The <rbos-uk.com> domain name previously
resolved to a website that allegedly imitated Complainant’s official banking
website and displayed Complainant’s business name, mark, and logo. Complainant further contends that Internet
users were encouraged to submit their personal identification and banking
information, thus giving customers the illusion that they had reached
Complainant’s official website.
According to Complainant, Respondent was attempting to pass himself off
as Complainant and phish for its customers’ sensitive confidential
information. The Complainant submitted
evidence in this sense. Such use of the <rbos-uk.com>
domain name constitutes neither a bona
fide offering of goods or services under Policy ¶ 4(c)(i) or a legitimate noncommercial
or fair use under Policy ¶ 4(c)(iii).
The <rbos-uk.com> domain name does not currently resolve to an active website. The Panel considers this to be further evidence that Respondent lacks rights and legitimate interests in the <rbos-uk.com> domain name pursuant to Policy ¶ 4(a)(ii). See Am. Home Prods. Corp. v. Malgioglio, D2000-1602 (WIPO Feb. 19, 2001) (finding no rights or legitimate interests in the domain name <solgarvitamins.com> where the respondent merely inactively held the domain name); see also Nike, Inc. v. Crystal Int’l, D2001-0102 (WIPO Mar. 19, 2001) (finding no rights or legitimate interests where the respondent made no use of the infringing domain names).
Following the findings above, the Panel decides that the Complainant has established the second element of the Policy.
Respondent alleges that his credit card number was stolen in November 2008 and the Panel accepted this defense. In this sense, the Panel decided to redact the Respondent’s personal information.
On the other side, the fact that the real Respondent’s personal information may be considered fake is an element for the Panel to be appreciated in the bad faith analysis under the Policy.
Under the Policy, the Panel cannot
ignore that the disputed domain name is still registered and in use by a
Respondent which probably under a fake identity has registered the disputed
domain name in order to take advantage of the Complainant’s trademark. Moreover
the confusing similarity of the disputed domain name with the Complainant’s
trademark together with the phishing activities alleged to take place under the
disputed domain name have persuaded the Panel about the bad faith in
registration of the disputed domain name. See Wells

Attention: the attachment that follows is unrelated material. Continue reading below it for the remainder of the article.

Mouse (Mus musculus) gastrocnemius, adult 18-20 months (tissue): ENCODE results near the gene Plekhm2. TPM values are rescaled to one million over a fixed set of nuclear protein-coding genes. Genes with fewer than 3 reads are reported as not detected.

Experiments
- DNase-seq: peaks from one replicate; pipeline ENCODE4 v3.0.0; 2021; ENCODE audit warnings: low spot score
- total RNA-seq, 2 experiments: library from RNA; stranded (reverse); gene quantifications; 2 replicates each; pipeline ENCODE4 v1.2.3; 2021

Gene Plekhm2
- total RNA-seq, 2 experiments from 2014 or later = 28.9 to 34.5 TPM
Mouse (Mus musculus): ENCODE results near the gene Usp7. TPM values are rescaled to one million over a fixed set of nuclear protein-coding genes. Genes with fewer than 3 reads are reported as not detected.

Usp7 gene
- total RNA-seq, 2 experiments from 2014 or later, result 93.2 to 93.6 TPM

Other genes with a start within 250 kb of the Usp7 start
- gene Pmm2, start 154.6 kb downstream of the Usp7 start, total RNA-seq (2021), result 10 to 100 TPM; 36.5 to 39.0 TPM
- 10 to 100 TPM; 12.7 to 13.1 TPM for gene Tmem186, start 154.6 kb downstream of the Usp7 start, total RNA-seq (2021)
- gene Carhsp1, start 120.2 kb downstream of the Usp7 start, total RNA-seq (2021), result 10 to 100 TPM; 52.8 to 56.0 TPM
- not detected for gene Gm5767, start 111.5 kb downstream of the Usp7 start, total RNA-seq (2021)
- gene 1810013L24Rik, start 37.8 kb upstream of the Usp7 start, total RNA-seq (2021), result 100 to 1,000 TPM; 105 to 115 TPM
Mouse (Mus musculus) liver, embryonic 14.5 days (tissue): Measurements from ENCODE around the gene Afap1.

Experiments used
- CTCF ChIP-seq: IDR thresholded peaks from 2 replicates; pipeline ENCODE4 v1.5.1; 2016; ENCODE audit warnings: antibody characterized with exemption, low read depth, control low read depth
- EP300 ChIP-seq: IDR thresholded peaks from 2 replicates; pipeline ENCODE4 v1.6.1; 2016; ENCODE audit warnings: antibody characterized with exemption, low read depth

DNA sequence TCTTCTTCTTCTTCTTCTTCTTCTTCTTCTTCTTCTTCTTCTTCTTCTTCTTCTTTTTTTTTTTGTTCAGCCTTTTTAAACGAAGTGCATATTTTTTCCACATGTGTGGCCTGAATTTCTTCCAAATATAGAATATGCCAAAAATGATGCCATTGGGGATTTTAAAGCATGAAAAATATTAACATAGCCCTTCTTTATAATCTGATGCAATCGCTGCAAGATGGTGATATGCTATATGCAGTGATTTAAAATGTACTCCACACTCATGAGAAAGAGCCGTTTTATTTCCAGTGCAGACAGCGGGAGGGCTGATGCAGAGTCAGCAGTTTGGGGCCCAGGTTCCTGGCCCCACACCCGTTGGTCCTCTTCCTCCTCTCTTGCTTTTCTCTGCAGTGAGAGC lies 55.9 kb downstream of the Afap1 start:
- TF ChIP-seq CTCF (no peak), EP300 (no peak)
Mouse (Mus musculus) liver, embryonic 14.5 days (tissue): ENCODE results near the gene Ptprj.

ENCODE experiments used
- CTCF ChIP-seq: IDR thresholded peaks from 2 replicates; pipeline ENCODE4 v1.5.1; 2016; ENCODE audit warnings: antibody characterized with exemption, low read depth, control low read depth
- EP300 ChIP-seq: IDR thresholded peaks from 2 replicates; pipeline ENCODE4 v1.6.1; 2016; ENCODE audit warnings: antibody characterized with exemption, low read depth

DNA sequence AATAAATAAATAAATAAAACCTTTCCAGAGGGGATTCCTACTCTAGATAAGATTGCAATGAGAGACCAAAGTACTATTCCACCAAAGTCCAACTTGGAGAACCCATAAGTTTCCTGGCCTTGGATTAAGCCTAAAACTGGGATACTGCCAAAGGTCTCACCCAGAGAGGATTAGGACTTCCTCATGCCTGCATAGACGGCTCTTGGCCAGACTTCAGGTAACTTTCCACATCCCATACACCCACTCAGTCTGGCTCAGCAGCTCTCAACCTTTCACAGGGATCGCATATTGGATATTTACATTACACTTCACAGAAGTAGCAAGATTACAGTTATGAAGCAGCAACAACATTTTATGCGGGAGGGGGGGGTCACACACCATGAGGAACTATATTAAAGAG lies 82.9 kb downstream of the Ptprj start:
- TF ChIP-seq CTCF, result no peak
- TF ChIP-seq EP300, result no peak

Fargo & Co. v.
The Panel cannot imagine another situation than bad faith for which a Respondent would register a domain name under a fake identity in order to perform under this domain name activities by which it takes advantage of a third party trademark.
As the Respondent previously attempted to pass himself off as Complainant, the Panel considers that Respondent was attempting to create a likelihood of confusion as to the source of the <rbos-uk.com> domain name and its resolving website. Complainant contends that Respondent was attempting to profit from this likelihood of confusion and the Panel agrees to such contentions.
The Panel therefore concludes that Respondent registered and was using the <rbos-uk.com> domain name in bad faith pursuant to Policy ¶ 4(b)(iv). See Am. Online, Inc. v. Miles, FA 105890 (Nat. Arb. Forum May 31, 2002) (“Respondent is using the domain name at issue to resolve to a website at which Complainant’s trademarks and logos are prominently displayed. Respondent has done this with full knowledge of Complainant’s business and trademarks. The Panel finds that this conduct is that which is prohibited by Paragraph 4(b)(iv) of the Policy.”); see also Am. Int’l Group, Inc. v. Busby, FA 156251 (Nat. Arb. Forum May 30, 2003) (finding that the disputed domain name was registered and used in bad faith where the respondent hosted a website that “duplicated Complainant’s mark and logo, giving every appearance of being associated or affiliated with Complainant’s business . . . to perpetrate a fraud upon individual shareholders who respected the goodwill surrounding the AIG mark”).
Finally, the Panel determines that Respondent’s current inactive use of the <rbos-uk.com> domain name demonstrates registration and use in bad faith pursuant to Policy ¶ 4(a)(iii). See Clerical Med. Inv. Group Ltd. v. Clericalmedical.com, D2000-1228 (WIPO Nov. 28, 2000) (finding that merely holding an infringing domain name without active use can constitute use in bad faith); see also Telstra Corp. v. Nuclear Marshmallows, D2000-0003 (WIPO Feb. 18, 2000) (“[I]t is possible, in certain circumstances, for inactivity by the Respondent to amount to the domain name being used in bad faith.”).
Having established all three elements required under the ICANN Policy, the Panel concludes that relief shall be GRANTED.
Accordingly, it is Ordered that the <rbos-uk.com> domain name be TRANSFERRED from Respondent to Complainant.
Beatrice Onica Jarka Panelist
Dated: February 27, 2009